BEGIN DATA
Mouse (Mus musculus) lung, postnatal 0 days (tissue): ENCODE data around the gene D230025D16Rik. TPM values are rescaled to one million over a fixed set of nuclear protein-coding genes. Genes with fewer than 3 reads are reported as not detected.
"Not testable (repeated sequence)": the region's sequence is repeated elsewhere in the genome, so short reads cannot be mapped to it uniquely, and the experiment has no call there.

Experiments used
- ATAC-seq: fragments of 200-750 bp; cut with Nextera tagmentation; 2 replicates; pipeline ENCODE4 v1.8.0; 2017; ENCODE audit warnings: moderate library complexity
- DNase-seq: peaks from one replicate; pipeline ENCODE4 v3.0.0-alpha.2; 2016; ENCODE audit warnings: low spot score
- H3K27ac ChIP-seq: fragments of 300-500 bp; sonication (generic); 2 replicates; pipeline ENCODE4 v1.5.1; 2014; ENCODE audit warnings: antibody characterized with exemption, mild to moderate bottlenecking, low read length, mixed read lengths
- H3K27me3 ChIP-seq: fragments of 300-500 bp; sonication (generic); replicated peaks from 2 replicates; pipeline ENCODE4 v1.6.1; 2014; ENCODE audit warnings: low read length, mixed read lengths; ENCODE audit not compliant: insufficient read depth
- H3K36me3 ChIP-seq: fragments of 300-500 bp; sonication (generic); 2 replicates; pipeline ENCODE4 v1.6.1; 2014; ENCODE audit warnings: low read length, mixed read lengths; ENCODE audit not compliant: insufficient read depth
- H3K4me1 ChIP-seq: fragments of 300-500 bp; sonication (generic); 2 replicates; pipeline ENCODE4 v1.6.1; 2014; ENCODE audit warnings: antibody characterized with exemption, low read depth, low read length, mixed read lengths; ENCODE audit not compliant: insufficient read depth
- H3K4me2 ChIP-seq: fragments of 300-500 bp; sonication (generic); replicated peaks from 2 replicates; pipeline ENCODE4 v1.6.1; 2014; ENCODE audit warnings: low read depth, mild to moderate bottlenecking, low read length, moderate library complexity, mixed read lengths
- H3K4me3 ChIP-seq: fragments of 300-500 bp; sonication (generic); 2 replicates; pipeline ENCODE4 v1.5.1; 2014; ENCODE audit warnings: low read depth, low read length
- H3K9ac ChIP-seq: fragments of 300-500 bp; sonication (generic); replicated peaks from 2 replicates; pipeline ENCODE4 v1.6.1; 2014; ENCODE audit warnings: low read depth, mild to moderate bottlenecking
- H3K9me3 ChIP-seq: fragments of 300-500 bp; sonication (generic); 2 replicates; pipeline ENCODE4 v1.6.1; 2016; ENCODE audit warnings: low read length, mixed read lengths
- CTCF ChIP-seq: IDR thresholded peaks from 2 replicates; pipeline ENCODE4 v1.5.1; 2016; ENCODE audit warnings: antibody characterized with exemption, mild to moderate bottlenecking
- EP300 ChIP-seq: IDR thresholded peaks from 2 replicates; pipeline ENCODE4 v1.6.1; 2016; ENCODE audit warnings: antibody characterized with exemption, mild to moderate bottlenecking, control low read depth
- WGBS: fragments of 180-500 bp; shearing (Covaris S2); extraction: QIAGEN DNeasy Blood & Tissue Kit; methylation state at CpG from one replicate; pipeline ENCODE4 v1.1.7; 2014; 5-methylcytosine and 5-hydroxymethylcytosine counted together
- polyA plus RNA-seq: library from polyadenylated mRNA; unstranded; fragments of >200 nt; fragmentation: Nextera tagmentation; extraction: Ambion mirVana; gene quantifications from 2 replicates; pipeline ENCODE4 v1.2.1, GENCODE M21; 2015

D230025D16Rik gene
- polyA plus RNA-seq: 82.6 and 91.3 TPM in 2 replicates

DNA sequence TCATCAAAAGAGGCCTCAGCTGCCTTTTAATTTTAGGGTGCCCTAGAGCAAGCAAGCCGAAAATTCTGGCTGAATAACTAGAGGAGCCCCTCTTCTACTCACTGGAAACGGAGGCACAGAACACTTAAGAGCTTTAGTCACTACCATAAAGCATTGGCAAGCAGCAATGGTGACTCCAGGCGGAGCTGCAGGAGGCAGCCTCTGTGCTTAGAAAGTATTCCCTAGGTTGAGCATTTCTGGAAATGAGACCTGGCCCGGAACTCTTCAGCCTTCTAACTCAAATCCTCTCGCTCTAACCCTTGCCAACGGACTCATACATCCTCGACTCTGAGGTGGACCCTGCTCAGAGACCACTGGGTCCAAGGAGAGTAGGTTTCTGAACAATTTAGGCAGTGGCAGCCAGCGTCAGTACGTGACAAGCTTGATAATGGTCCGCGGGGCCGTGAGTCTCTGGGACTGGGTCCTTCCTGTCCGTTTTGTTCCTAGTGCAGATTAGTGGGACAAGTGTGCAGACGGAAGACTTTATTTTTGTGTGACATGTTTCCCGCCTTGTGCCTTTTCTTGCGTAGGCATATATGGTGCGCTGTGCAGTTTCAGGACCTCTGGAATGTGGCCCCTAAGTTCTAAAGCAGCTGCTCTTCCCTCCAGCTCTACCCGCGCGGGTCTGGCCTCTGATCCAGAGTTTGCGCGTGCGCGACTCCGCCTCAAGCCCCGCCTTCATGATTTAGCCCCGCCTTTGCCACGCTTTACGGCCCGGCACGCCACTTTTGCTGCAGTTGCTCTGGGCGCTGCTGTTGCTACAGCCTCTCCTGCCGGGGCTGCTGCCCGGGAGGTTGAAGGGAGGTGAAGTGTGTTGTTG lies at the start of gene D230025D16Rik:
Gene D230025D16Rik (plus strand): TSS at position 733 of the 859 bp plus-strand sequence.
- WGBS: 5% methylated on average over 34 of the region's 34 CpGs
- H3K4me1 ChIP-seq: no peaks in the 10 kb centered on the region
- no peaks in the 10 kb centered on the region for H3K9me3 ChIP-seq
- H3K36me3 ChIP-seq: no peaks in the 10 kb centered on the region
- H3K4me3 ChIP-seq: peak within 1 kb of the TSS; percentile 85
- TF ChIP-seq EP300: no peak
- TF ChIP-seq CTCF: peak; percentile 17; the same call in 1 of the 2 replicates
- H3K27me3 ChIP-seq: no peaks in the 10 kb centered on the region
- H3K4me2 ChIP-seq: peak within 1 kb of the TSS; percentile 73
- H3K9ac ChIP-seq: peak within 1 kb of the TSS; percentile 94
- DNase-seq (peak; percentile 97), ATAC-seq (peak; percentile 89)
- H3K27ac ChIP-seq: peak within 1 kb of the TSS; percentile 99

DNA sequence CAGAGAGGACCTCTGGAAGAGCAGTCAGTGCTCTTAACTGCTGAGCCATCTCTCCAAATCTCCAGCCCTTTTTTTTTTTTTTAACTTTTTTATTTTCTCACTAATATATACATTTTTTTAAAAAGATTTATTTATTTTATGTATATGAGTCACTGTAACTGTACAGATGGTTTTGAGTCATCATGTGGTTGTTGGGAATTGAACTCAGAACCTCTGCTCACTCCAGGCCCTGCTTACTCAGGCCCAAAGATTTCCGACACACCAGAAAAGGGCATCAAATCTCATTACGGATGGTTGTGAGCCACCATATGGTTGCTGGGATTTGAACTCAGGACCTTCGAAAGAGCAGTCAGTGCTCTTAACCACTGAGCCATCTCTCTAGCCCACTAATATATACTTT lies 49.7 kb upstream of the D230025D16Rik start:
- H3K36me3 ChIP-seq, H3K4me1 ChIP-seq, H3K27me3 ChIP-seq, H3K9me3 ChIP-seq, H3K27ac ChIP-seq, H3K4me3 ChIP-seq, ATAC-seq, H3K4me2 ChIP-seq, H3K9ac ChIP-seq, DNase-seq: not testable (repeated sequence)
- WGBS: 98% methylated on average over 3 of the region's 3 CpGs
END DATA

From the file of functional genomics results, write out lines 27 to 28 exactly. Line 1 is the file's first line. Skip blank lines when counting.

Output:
- TF ChIP-seq EP300: no peak
- TF ChIP-seq CTCF: peak; percentile 17; the same call in 1 of the 2 replicates